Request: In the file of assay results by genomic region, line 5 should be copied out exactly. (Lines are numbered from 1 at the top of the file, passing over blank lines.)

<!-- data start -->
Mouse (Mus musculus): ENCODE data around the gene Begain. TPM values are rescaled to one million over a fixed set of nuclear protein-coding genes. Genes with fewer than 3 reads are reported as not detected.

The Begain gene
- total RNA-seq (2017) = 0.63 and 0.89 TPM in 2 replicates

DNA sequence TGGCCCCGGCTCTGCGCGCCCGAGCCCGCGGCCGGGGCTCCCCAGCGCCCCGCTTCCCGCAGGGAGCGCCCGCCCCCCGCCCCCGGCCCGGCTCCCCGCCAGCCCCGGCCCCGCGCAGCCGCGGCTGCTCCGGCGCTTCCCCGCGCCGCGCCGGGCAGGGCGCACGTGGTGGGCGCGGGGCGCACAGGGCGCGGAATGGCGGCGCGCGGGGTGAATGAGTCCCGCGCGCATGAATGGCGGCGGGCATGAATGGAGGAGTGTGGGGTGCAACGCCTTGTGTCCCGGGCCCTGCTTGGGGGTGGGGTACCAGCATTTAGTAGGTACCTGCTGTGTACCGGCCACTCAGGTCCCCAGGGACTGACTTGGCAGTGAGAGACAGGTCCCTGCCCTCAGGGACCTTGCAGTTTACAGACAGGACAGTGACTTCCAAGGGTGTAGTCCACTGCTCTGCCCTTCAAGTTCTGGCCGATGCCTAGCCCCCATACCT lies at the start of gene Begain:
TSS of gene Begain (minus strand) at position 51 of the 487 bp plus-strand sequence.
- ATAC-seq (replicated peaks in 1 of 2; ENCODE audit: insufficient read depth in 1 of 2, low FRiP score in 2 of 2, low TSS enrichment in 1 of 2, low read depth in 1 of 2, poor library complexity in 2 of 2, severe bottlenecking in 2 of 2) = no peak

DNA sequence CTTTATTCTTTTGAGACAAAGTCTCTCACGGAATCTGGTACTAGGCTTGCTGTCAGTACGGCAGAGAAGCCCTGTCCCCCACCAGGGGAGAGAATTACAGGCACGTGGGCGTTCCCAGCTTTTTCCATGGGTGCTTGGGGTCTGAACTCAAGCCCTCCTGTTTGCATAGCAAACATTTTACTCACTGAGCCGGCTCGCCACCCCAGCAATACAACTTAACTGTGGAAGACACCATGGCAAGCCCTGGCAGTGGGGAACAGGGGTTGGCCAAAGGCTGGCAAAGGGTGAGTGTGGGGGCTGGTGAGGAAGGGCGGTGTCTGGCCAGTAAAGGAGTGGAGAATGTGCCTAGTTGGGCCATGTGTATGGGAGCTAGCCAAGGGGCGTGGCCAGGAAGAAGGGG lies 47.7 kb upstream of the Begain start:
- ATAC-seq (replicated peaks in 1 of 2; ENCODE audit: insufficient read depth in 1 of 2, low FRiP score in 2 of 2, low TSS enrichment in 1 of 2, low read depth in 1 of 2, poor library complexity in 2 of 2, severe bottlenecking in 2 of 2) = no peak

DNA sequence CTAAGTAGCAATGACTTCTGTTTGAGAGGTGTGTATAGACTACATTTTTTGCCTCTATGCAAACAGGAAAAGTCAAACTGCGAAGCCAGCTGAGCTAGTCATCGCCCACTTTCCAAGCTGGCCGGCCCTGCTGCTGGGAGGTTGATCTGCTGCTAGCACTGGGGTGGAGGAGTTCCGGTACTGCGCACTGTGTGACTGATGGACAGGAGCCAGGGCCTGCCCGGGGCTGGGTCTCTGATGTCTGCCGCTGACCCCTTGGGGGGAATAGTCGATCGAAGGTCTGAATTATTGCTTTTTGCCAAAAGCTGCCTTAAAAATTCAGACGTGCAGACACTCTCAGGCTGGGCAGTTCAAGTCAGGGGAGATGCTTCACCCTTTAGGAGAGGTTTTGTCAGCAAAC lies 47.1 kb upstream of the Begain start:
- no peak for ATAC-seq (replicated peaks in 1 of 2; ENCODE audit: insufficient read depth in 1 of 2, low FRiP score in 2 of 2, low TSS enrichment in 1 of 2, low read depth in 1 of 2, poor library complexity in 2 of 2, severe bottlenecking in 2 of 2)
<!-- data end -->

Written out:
TSS of gene Begain (minus strand) at position 51 of the 487 bp plus-strand sequence.